Bookish Thoughts

“Our thoughts come out of our mouths so effortlessly that they often embarrass us, having eluded our mental censors.”

I’m not sure when Steven Pinker had met my family, but his judgement couldn’t be more astute. With technology constantly working to speed up any communication, this is becoming ever more relevant.

I readily acknowledge that I am rather old fashioned, my music taste and letter writing tendencies alone will tell you that. For the most part, I blame this on my love of books that take me “somewhen” else. You will currently find me in the murky shadows of 19th Century Russia, although I will not profess to want to bring any essence of this back into my everyday life.

I feel outnumbered and out of place in my affinity to the past. We are all so focused on powering on ahead and making every advance possible that rarely do we ever look at where we have come from. The lost treasures that are collateral damage in this fight to make progress disappear without even being noticed. I cannot help but think with heaviness of all the things that I currently take pleasure in that the next generation- my children- will for no need for.

I cannot express my disappointment when I receive an email in response to my letter. I have a stern word with myself to reiterate that it is the content of the letter that counts, how it arrives should be of little consequence. But, for me it is significant. The world is in immediate and constant contact, for which knowingly sending a message with an inherent delay seems inconceivable. However, there is something that a letter evokes that a sentence on a screen will simply never be able to.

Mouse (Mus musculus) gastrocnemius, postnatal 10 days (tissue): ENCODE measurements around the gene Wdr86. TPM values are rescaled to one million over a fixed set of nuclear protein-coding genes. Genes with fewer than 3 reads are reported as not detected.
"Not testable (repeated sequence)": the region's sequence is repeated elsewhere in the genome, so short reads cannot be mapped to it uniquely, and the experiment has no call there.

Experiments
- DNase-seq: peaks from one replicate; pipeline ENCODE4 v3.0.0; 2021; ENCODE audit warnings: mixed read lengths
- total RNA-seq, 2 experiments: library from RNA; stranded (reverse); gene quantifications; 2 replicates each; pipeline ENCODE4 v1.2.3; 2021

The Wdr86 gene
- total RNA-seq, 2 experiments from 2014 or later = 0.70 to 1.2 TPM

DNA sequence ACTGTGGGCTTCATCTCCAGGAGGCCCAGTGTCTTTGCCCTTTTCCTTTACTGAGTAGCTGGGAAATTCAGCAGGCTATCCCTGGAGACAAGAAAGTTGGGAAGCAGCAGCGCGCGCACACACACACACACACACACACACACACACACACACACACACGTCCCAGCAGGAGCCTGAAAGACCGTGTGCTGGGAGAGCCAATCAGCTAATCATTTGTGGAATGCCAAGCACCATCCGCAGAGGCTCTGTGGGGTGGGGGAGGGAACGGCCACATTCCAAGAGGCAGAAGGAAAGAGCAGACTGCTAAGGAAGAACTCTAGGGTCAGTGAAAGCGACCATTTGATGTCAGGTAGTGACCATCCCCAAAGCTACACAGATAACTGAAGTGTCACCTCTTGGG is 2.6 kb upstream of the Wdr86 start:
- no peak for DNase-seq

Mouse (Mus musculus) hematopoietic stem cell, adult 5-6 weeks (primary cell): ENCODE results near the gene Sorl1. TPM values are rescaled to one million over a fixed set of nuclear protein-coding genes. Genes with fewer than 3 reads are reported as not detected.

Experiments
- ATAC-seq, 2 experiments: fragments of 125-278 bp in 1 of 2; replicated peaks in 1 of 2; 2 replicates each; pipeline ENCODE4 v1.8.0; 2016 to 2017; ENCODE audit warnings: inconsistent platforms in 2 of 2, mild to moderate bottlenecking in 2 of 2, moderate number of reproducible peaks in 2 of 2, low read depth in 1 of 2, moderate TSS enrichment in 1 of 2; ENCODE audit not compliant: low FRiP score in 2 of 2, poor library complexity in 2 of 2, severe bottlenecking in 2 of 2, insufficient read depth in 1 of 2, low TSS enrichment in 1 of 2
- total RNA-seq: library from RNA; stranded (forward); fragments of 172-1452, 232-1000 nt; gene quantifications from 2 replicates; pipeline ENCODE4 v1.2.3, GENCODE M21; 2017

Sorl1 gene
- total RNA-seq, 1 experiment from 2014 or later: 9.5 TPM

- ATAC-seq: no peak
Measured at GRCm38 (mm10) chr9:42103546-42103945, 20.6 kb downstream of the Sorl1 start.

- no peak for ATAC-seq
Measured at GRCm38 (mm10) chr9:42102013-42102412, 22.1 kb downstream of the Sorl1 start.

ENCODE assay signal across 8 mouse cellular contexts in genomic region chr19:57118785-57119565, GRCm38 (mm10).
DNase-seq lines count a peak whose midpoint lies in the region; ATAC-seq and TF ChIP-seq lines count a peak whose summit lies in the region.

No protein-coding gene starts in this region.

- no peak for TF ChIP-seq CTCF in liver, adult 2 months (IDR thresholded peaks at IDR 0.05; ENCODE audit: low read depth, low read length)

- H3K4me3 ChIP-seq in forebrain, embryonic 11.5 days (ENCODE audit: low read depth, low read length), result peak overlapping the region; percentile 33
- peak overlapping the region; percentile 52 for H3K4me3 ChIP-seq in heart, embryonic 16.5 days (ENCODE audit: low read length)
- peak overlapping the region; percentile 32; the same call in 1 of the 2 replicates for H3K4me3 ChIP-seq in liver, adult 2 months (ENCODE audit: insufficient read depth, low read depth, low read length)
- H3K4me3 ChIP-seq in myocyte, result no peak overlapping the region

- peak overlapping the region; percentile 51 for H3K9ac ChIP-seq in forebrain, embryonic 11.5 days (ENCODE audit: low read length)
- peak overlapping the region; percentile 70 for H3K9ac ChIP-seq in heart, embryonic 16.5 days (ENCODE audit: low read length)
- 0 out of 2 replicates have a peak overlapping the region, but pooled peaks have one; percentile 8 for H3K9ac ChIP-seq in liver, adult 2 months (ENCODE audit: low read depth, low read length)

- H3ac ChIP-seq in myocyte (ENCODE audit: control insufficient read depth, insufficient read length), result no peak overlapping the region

It’s the deliberation a letter necessitates that prevents you from sending a message out to the world before you’ve even had time to consider what it means. On the internet, your message is so quickly engulfed by countless others that it just turns into indiscernible noise. This anonymity of the internet that some choose to hide behind couldn’t be further from the familiarity of someone’s handwriting. Knowing they had you in mind as they wrote these words has no comparison. In a world which praises mediocrity, choose to make your message have some worth and integrity.

As I also consider what a shame it is that my children will never need to learn how to read a map, I check myself. Any child of mine, will need all the GPS help they can get to combat their lack of any sense of direction. Maybe this one is for the best.


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